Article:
The natural living requirements of a chicken include:
- Omnivorous diet
- Fresh water
- Secure shelter
- Light exposure
- A flock
Source: Home Ecology
Hens need an omnivorous diet, known as ‘laying feed’ which they like to search for by scratching at soil. In addition, fresh water is required at all times. Further, as chickens are prey animals, they require secure shelter from predators. This shelter needs light exposure as hens lay based on daylight. Chickens should be housed in flocks as they are gregarious creatures. Specifically, hens take a communal approach to the incubation of eggs and raising their young.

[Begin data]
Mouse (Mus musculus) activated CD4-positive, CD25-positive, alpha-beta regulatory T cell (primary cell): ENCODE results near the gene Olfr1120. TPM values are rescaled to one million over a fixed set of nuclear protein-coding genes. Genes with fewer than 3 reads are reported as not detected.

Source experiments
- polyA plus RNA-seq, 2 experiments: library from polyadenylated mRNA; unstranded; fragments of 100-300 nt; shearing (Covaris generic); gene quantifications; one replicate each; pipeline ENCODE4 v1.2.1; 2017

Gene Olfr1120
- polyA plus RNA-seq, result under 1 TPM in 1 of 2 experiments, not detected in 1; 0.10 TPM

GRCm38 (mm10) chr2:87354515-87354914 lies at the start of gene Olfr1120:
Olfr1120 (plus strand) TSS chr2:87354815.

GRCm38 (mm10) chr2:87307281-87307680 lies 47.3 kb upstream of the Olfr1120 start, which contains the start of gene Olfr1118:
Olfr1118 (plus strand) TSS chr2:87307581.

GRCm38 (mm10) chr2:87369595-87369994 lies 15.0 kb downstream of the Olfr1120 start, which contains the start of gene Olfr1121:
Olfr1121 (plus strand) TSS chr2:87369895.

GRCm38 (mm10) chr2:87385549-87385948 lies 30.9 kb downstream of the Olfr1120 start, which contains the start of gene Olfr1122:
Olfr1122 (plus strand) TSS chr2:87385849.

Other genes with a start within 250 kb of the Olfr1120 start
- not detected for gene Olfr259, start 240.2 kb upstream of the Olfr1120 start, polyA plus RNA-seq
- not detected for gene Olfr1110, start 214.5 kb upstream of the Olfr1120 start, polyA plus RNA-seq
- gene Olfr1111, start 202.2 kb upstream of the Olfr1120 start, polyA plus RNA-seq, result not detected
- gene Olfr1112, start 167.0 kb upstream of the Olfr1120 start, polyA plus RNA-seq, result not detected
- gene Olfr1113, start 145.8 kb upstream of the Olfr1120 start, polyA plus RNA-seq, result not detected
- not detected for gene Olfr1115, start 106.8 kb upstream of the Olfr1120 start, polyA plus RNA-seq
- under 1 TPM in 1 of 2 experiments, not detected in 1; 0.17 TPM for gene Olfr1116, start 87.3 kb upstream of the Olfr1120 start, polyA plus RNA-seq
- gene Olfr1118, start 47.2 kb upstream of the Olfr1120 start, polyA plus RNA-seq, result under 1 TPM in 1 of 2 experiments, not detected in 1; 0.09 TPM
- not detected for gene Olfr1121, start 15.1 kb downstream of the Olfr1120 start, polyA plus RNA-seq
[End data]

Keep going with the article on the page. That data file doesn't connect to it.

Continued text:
However, even when natural living requirements are met, oftentimes the affective states of the animals are the next concern. This includes the lack of negative states like pain, distress, and suffering. In addition to that, many animal advocates believe that the animals’ emotions and feelings are just as important to consider when thinking of welfare (Fraser, 2008). However, it is difficult to identify and quantify certain affective states in animals as certain states cannot be observed directly. When there is no specific behaviour that accompanies an affective state, scientists may study changes in physiology as indirect evidence to prove certain states such as stress. Bulmer and Gill (2008) determined stress levels by measuring corticosterone concentrations in the eggs laid by hens housed in different farming systems. They found indications of chronic stress in battery hens. Further research shows hens in confinement experience severe frustration. However, it is also suggested that birds in battery cages are less likely to experience fear since they are housed in a stable social group with relatively few members. Regardless, around time of egg-laying, hens depict behaviours that may indicate pacing and increased aggression.